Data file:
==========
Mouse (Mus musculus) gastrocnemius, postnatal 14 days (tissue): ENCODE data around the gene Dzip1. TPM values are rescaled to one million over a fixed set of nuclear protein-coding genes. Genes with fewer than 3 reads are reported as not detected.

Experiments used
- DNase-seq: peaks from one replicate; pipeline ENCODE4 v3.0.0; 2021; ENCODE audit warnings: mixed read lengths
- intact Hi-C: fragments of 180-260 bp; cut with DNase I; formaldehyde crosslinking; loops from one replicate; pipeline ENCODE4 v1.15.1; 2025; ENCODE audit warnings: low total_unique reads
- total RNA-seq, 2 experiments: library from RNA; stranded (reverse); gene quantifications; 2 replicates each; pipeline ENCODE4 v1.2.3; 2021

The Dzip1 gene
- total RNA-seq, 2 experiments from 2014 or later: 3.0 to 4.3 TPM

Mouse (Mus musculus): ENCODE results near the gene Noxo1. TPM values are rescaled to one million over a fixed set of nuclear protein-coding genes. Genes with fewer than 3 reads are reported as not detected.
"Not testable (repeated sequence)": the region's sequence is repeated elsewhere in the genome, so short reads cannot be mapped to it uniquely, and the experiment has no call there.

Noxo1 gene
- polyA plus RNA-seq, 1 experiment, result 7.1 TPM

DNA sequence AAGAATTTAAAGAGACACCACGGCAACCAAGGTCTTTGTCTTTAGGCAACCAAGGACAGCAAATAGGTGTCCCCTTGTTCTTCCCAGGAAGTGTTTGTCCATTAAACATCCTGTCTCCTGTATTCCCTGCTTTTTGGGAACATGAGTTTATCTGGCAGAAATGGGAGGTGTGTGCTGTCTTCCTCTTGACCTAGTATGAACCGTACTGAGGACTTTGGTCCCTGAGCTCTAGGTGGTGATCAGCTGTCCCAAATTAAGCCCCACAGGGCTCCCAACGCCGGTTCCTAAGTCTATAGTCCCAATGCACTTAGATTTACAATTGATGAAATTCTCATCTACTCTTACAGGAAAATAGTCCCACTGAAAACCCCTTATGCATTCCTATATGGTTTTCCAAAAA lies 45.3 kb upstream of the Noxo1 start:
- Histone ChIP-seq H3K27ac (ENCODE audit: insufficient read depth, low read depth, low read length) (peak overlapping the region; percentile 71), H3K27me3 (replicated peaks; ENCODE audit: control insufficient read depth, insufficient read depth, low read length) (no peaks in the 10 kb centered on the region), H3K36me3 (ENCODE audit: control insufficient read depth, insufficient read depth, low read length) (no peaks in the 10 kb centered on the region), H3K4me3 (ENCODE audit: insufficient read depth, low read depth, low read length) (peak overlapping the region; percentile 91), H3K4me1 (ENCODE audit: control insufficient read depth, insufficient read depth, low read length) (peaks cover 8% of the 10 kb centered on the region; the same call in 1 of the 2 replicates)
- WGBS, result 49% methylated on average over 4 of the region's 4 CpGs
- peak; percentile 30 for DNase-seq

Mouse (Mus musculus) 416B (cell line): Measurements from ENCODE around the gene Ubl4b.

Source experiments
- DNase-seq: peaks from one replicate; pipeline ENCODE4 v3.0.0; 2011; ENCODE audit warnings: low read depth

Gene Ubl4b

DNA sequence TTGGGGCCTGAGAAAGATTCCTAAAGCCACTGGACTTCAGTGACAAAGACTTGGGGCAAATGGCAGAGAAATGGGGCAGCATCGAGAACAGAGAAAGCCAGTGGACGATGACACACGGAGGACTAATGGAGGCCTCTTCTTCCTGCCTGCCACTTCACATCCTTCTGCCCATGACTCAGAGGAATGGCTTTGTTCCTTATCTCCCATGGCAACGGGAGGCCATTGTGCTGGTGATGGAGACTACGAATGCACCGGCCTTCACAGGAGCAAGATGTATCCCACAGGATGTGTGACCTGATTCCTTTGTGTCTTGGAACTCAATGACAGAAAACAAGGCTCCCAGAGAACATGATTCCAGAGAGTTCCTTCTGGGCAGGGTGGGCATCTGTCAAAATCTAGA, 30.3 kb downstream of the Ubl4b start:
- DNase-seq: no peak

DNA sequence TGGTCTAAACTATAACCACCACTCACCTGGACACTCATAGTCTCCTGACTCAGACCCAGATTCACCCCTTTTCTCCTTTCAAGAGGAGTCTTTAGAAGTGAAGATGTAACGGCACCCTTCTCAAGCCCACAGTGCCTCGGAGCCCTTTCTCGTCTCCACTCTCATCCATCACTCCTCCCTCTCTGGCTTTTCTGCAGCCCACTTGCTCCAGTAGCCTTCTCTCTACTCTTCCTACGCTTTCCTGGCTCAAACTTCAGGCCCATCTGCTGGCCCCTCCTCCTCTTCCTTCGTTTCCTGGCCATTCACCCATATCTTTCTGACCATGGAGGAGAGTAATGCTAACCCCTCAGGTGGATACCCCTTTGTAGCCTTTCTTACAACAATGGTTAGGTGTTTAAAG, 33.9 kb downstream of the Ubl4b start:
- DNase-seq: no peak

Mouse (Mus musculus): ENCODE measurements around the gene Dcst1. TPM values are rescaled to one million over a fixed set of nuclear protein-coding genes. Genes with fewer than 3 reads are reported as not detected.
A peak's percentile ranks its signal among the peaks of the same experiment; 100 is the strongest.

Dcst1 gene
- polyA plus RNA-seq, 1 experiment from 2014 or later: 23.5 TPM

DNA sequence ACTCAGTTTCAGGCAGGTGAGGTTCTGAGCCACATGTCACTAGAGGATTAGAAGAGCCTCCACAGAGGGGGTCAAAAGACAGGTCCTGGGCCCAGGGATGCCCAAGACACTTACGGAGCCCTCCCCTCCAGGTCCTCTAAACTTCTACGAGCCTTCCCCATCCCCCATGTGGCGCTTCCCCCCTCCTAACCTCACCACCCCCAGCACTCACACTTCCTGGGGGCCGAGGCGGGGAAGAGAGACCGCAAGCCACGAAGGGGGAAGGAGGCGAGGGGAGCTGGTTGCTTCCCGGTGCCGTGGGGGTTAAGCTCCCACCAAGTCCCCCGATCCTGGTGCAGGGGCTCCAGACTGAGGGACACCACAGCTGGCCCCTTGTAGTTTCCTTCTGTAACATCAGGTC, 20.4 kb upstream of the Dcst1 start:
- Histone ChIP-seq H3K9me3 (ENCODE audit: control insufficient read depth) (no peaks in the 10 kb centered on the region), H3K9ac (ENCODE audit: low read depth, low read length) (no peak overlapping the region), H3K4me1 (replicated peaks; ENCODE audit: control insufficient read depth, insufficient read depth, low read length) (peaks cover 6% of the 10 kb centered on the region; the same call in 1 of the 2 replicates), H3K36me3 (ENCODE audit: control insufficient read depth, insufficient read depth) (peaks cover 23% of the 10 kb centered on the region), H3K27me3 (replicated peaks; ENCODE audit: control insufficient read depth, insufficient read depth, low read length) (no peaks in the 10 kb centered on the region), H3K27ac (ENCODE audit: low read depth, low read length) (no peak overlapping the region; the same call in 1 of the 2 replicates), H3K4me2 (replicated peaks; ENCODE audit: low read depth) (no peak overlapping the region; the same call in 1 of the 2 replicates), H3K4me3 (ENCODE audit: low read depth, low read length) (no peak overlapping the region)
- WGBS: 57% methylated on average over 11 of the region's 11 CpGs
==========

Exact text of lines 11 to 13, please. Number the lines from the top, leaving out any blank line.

- polyA plus RNA-seq, 1 experiment, result 7.1 TPM

DNA sequence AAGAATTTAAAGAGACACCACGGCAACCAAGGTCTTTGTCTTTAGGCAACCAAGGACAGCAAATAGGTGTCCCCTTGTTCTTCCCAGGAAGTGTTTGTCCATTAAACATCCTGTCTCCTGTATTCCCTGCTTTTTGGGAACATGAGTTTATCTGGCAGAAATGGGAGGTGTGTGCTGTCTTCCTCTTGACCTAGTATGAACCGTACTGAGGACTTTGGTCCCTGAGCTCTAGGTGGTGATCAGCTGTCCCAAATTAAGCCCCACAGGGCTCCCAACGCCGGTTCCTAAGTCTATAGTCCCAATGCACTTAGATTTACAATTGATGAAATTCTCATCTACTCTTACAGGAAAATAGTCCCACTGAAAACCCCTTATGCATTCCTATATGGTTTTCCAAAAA lies 45.3 kb upstream of the Noxo1 start:
- Histone ChIP-seq H3K27ac (ENCODE audit: insufficient read depth, low read depth, low read length) (peak overlapping the region; percentile 71), H3K27me3 (replicated peaks; ENCODE audit: control insufficient read depth, insufficient read depth, low read length) (no peaks in the 10 kb centered on the region), H3K36me3 (ENCODE audit: control insufficient read depth, insufficient read depth, low read length) (no peaks in the 10 kb centered on the region), H3K4me3 (ENCODE audit: insufficient read depth, low read depth, low read length) (peak overlapping the region; percentile 91), H3K4me1 (ENCODE audit: control insufficient read depth, insufficient read depth, low read length) (peaks cover 8% of the 10 kb centered on the region; the same call in 1 of the 2 replicates)